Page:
After returning the girl to her family, and while we were still at the tavern, a caravan driver was present to hear the tale of how we had brought the child home. He wanted to hire us to protect his caravan. For some reason, the children all looked to me to make the decision, though I have been perfectly clear that I've no interest in meddling in the affairs of others without good reason. They were insistent on knowing my thoughts though, so I cast the runes to see whether it was fated that we go or stay. I drew three stones from my pouch and cast them to the table. They suggested that to accept the task would be in keeping with the greater good, that we could offer strength against attack and that each of us would grow, personally, from such an endeavor. The children were all manner of excited over this reading and clamored to go. Sensing an opportunity to ply my trade and perhaps earn enough coin to retire comfortably, I agreed to go along as well.
Brienne accompanied me to my cottage in the wood to collect a few things for travel, including my seldom used pavilion. A small tent, though tall, it serves as a basically private audience chamber and seals out the light of the sun while I am reading the fortunes of others. The illusion of privacy and the dim light, as well as the various bits and baubles that I keep hung inside lend a mysterious air to my work and encourage the superstitious to believe my words. Showmanship is important.
While there, Brienne asked me to read her fortune, and though I thought it silly that she should ask, having been so reluctant to make use of my abilities a few years ago when we first met, I obliged her. As I turned over the cards, I chose to do a complicated reading. Ten cards, rather than my customary three, each depicting one of the children going on the caravan and myself. Even that peculiar bodyguard of Seth's was shown, but then each card after that showed to be the Queen. There is only one Queen in my deck, and as I continued to turn them over, they became more and more singed until finally, the last card burst into flame and burned my deck to ashes.
I was shaken, disturbed and very angry, because the fates are not often that destructive and now I'd have to make a new set of cards. It takes a very long time to do so, and my artistic talents leave a bit to be desired. Brienne was visibly distressed as well, and asked leave to go and pray, which I allowed, but outside. There will be no summoning of the gods in this house, thank you very much. When she was finished, she shared that her god had spoken to her and said that he would send someone else to investigate the probable subject of the burned Queens. I thought it an odd thing, that she is not as unimportant within their church as I'd thought, which made me equally curious about her change of heart toward my speaking for the spirits.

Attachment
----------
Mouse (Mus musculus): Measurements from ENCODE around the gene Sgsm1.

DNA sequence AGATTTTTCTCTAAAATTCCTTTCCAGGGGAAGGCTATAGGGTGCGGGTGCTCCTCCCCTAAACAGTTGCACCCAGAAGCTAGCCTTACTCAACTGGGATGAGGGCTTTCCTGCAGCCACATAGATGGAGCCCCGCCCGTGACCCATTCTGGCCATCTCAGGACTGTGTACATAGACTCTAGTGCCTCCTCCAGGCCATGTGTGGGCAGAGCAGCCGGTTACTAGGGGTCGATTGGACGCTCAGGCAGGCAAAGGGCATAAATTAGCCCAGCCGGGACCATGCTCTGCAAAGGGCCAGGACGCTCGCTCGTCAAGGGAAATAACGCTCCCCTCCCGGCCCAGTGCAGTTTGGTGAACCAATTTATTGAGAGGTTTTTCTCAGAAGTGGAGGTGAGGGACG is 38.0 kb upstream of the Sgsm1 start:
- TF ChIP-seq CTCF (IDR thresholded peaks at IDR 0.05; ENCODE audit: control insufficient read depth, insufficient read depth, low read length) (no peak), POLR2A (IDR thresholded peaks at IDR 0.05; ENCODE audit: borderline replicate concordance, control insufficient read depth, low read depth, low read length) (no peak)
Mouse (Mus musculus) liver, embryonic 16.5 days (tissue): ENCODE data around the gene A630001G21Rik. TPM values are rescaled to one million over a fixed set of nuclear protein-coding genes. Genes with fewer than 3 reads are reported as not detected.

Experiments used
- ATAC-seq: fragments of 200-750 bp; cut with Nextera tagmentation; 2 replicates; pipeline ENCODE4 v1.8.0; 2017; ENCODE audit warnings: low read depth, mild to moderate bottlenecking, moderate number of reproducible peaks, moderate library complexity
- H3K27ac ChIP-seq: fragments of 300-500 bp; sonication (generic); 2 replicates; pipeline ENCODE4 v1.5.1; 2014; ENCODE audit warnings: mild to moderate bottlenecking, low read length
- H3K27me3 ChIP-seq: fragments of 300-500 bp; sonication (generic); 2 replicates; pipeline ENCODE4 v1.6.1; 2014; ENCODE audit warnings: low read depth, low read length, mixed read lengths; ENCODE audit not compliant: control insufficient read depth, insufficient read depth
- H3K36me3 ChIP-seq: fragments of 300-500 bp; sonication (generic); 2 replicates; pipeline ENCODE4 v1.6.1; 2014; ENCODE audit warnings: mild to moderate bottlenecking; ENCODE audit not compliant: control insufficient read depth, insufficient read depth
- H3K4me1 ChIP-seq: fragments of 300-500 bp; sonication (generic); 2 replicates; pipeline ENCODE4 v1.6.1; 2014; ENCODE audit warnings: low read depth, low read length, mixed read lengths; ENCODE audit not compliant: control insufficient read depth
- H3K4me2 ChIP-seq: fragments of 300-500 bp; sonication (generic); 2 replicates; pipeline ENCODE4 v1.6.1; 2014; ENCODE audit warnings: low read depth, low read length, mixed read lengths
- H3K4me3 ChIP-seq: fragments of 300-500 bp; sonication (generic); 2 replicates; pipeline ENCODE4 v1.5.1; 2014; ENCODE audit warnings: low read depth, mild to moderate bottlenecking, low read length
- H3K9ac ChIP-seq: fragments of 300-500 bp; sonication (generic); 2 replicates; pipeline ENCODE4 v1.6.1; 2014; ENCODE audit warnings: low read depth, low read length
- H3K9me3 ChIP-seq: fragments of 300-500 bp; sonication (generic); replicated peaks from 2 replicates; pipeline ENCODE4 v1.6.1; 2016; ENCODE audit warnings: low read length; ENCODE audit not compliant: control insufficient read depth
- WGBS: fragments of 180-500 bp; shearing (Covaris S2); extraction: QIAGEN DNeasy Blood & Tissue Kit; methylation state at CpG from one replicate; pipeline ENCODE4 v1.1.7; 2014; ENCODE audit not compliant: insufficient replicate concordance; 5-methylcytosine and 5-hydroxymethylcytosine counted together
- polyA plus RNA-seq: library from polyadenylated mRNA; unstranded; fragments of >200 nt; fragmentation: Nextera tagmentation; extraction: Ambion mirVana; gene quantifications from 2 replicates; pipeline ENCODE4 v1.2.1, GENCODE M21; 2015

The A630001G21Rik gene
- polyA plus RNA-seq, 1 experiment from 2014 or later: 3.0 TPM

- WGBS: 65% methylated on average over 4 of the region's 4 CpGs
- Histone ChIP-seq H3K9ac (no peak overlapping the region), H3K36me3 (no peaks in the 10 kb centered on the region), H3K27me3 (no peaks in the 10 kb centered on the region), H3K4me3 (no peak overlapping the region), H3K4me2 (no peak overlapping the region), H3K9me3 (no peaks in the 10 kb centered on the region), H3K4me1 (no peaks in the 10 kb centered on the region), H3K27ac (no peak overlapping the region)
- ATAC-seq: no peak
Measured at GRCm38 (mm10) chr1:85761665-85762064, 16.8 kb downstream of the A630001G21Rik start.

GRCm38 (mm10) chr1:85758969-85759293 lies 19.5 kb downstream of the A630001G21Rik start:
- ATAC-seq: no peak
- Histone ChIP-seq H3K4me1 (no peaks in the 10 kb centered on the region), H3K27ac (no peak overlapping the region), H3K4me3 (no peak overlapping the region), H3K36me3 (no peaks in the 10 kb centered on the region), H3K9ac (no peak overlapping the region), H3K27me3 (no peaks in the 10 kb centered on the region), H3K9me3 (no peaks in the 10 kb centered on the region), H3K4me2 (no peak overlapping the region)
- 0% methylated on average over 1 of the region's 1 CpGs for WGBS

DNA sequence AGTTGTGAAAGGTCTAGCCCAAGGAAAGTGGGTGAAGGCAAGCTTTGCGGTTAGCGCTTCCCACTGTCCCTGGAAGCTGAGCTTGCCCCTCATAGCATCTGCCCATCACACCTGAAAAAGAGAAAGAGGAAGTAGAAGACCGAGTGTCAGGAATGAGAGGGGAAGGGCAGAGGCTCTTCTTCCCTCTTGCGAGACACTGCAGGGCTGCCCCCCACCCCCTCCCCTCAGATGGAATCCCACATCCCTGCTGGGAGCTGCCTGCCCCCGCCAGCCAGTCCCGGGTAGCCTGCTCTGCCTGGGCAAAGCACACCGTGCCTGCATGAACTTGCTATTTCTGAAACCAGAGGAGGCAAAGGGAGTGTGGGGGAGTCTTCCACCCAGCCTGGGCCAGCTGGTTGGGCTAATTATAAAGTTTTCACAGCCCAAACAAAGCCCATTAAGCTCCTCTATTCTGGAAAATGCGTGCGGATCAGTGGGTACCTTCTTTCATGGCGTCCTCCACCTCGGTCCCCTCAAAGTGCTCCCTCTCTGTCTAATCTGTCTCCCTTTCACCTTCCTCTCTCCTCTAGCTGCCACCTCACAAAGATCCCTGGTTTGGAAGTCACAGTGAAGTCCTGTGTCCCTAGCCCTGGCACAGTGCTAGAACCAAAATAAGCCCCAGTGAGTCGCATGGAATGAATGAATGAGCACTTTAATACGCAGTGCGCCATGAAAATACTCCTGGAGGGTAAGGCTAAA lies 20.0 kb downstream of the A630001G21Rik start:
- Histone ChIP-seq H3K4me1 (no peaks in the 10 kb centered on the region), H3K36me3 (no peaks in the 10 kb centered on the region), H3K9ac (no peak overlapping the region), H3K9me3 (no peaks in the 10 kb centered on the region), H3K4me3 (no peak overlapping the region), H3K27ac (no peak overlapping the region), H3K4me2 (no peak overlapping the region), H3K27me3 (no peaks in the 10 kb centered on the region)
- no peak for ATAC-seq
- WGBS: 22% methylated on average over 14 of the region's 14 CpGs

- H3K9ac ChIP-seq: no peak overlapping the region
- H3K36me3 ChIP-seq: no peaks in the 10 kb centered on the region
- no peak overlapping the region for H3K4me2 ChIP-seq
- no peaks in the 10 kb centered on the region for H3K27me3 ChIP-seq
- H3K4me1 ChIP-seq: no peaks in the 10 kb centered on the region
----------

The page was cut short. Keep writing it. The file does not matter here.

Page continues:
Come to find out, that young lady has some deep rooted personal issues.
We traveled for a week or two, coming once to a town and staying the night. I set up the pavilion and made some coin before we continued on. The trip was reasonably calm, save the brief skirmish against some bandits. They were quickly cut down and we continued on, leaving their corpses as a warning to others.
When we arrived in the town of XXXXXXX, we again went to stay at the inn, but the innkeeper was very shy and nervous, saying that there was no room for us. He kept looking toward a small gang of toughs eating in the corner, and implored us not to kill anyone. I thought that odd, but had little time to deliberate on it before the toughs got up, left without paying and Seth felt the need to interfere with them. The fight turned lethal nearly immediately, but it was over even more quickly. The innkeeper looked spooked, and a moment later we found the reason.
A robed man entered the inn, feet not touching the floor, as if he were too good for walking. He called himself the Carter, but I'd heard his real name before. Kalarel. He'd been ousted from his seat at the Wizard Academy some years ago for crimes that don't bear repeating in polite company. He thanks ed the innkeeper, handing him some crimson gold coins and then turned to us and paid one of the children some of the same. A fee for the bodies, he called it. Then a passel of goblins came bustling in and carried the bodies away.
Come to find out, these toughs were a part of some bandits calling themselves the Rabid hounds. After some investigation, we captured one of them, killing several in the process. He spilled his guts metaphorically, then did so literally, when Brienne ran his through with that shiny new sword of hers. To say I was shocked would be an understatement. From all I'd heard about her, she was a stand-up woman and cared more about preserving life and taking it.
I could see in her eyes that she knew she'd acted hastily. She ended up going to the temple to make an atonement a bit later.
Regardless, the information the hound had given us, led to the creation of a plan to end their hold on the city, and the hostage situation that the mayor found himself in. We ended up killing quite a few of them, though most lived and were carted off to prison. I'm sure they'll be put to death anyway, som I'm not sure why Brienne was so insistent that we not end any more of their lives than needful. Probably some penance or the like she placed on herself.
Afterward, the children wanted to deal with the Carter. Permanently, I gather. I don't really care, but the world probably would be better off without him. So we toddled off to gather information on his lair from a woodsman who'd seen it once. It eventually led to a black tower of living parts. Quite disgusting, really. We tromped our way in and although we met with some resistance, we've nearly cleared a path to the old wizard. One hopes the children have what it takes to beard a lion in his den.